Alright, in the words of Jay-Z, on to the next one!

    Next up we have Unity #5. This issue was written by Matt Kindt with CAFU coming in on the art side of things. What was your take on this issue David?

    David: This book is in a weird place, as I find that it is generally enjoyable with a lot of cool ideas – I like retro Unity, I like the guy who regenerates into new bodies, I love everything Ninjak – but this feels like a relaunch issue after just four issues a bit, doesn’t it? It feels like an event comic that just…kept going. Am I crazy for feeling that?

    Brandon: I really enjoyed the issue. I felt like it was a lot of fun and I really enjoy the line up of this book. Having said that I would agree it does feel like an event comic that just keeps going. Although I don’t know if I feel like that is a problem. At least for the moment. Sustaining that epic/event feel isn’t something that is typically sustainable though and that is something that could be a problem down the line. For now I am more than willing to ride with this book. I know you didn’t say that this was an issue as much as it is just how you view the series at this point but do you feel it is a problem?

    Also, what was the retro Unity like?

    David: I don’t necessarily view it as a problem, so much as it so far has followed a very specific formula that I don’t think is sustainable if they keep at it. They can’t keep reintroducing the team every arc, can they? It just felt a bit redundant in parts, and it’s more of a question for the future of the book.

    As for retro Unity, do you mean did they exist previously in Valiant books? In my experience, this was the only time they ever appeared. I think Kindt is effectively creating a mythology for the team, which is a pretty great idea, and I have to admit I totally want to read about the badass Shadow Woman depicted there.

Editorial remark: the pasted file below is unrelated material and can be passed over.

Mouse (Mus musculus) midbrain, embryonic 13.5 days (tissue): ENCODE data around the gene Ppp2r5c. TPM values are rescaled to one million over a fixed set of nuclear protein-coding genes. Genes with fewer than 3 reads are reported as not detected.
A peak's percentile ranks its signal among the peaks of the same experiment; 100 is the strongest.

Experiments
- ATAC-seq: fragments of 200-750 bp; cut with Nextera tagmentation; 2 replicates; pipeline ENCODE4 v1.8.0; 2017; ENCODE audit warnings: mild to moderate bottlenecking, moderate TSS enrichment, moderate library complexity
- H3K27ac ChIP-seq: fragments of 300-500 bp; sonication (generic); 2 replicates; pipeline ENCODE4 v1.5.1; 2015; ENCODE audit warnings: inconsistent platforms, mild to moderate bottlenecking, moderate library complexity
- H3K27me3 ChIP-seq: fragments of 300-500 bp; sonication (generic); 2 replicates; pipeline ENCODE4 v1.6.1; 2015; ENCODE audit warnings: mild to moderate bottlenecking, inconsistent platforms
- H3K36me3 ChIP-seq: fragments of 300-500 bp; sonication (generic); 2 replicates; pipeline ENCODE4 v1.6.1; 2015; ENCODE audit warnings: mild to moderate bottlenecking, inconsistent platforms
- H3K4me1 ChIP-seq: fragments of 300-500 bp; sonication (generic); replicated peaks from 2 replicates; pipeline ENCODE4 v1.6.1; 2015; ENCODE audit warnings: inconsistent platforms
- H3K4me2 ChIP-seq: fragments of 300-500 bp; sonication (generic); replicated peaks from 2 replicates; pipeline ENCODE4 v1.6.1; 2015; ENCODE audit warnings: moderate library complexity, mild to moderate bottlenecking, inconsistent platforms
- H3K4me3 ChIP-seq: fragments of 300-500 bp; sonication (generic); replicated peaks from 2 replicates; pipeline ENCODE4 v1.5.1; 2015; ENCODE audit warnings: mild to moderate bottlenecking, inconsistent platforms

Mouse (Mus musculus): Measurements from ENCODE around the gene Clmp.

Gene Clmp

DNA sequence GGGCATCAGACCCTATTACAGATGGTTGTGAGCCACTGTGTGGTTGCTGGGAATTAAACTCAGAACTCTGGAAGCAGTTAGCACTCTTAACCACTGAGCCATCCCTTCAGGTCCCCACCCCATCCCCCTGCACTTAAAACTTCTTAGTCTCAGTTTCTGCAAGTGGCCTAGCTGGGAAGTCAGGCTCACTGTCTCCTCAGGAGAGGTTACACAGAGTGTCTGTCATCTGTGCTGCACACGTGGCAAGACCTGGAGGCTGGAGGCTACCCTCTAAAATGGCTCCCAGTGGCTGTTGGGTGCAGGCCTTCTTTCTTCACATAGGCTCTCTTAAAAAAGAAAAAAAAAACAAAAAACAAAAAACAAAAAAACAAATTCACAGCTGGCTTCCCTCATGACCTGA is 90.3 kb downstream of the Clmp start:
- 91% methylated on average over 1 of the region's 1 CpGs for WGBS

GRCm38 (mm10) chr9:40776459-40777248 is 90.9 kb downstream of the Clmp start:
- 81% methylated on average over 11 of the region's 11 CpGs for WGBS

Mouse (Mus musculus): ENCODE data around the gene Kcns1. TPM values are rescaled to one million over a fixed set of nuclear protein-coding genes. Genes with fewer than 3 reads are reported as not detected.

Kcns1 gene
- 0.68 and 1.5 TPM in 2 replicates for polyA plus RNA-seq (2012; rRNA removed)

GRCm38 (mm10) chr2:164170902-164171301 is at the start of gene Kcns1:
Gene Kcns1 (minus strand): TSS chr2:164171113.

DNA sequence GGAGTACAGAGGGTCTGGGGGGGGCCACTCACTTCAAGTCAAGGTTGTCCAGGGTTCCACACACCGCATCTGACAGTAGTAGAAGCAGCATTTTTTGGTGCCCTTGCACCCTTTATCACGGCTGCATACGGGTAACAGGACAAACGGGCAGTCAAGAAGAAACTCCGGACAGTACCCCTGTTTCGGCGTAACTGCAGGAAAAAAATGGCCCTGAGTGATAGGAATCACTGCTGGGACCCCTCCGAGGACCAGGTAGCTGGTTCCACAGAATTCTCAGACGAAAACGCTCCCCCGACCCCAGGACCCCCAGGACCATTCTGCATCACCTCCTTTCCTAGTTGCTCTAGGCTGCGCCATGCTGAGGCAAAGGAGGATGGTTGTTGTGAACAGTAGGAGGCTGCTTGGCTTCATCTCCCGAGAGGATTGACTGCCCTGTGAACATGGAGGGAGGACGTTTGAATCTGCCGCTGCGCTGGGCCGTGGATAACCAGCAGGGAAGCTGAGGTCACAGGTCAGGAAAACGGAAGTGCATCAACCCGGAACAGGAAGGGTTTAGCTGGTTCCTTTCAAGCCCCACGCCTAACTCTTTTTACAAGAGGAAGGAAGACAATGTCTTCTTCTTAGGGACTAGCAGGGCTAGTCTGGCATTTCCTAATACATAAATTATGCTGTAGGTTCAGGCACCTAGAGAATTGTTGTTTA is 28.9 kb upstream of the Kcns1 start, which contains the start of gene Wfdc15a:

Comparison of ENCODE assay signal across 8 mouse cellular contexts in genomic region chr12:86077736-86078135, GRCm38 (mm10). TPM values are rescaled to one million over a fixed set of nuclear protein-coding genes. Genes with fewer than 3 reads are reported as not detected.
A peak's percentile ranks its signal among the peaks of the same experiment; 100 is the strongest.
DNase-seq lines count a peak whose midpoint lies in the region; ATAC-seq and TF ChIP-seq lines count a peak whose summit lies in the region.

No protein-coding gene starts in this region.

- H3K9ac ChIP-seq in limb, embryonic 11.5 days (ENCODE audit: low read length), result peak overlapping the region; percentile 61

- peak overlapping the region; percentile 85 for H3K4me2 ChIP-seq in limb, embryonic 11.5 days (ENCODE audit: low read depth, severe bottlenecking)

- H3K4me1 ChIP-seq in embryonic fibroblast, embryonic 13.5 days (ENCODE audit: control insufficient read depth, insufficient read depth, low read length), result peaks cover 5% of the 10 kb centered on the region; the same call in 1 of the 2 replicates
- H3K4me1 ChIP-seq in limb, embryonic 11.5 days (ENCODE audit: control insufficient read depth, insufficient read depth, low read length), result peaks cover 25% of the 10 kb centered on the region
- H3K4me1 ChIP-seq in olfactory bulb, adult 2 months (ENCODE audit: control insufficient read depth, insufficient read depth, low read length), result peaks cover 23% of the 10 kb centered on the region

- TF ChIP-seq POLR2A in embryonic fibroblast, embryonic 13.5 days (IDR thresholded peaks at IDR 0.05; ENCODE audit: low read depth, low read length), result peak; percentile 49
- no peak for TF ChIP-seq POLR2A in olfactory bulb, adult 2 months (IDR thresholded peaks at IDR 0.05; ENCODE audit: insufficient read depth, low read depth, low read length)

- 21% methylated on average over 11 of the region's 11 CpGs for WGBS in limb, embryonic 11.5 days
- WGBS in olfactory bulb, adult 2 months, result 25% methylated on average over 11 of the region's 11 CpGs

Brandon: Ok, I wasn’t sure if this was something that existed previously in the Valiant U. It is very cool that they are treading new ground with this. I mean it creates an Avengers or Justice League type team within their universe. I’ll be interested to see if their ranks continue to grow with established characters or if these established characters will just be the big hitters with smaller part players introduced and developed over time. Either way I feel like this really could be the center of their publishing universe. The need to get book of Valiant if you want to jump in and acclimate to their line.

    David: Yeah, agreed. I think that is what they are positioning it as.

    Generally, I don’t think this was an amazing issue, but a pretty good one. CAFU is an artist I always enjoy, and I thought he did strong work here, and I especially enjoyed how he rendered what Ninjak sees as. I don’t believe we’ve really seen it rendered in such a way, but here’s hoping we get that type of thing going forward.

    As for the story, this Dr. Silk – who probably was a former Valiant character but I’m not familiar with him – seems like he’s a pretty formidable and certainly interesting villain. I like how it seems like he’s an infection. He’s like a low level Phalanx like threat, minus the techno organic virus business.

    Continued below

    Brandon: Yeah, Dr. Silk was another guy I was going to ask you about but you already answered my question! I think he could be a pretty cool villain and makes me interested to see what types of guys this team will face off with considering how powerful they are and the fact that there isn’t a large pool of heavy hitting villains available to draw upon at this time. Everything has kind of revolved around Harada being the big bad. I am excited to see some new enemies for them to square off with.

    As for this issue I would say it was one of my favorite Valiant reads of the month but everything pales in comparison to Quantum and Woody at this point. I’d give this issue a solid 8. How about you?

    David: I’ll give it a 7.0. There’s something about Unity that keeps me at arms length, so far, especially when you factor in that this issue felt like a first issue in its near reintroduction of the cast. I know you want to keep a book new reader friendly, but for me, it was a sort of rough way to do that. Overall though, it was a solid issue, and I’m looking forward to the rest of the arc and the development of Dr. Silk.


    //TAGS | Valiant (Re)visions

    David Harper

    David Harper mainly focuses on original content, interviews, co-hosting our 4 Color News and Brews video podcast, and being half of the Mignolaversity and Valiant (Re)visions team. He runs Multiversity's Twitter and Facebook pages, and personally tweets (rarely) @slicedfriedgold. By day, he works in an ad agency in Anchorage, Alaska, and he loves his wife, traveling and biscuits & gravy (ordered most to least, which is still a lot).

    EMAIL | ARTICLES

    Brandon Burpee

    Burpee loves Superheroes, Alaskan IPA, 90's X-Men and is often one more beer away from a quotable.

    EMAIL | ARTICLES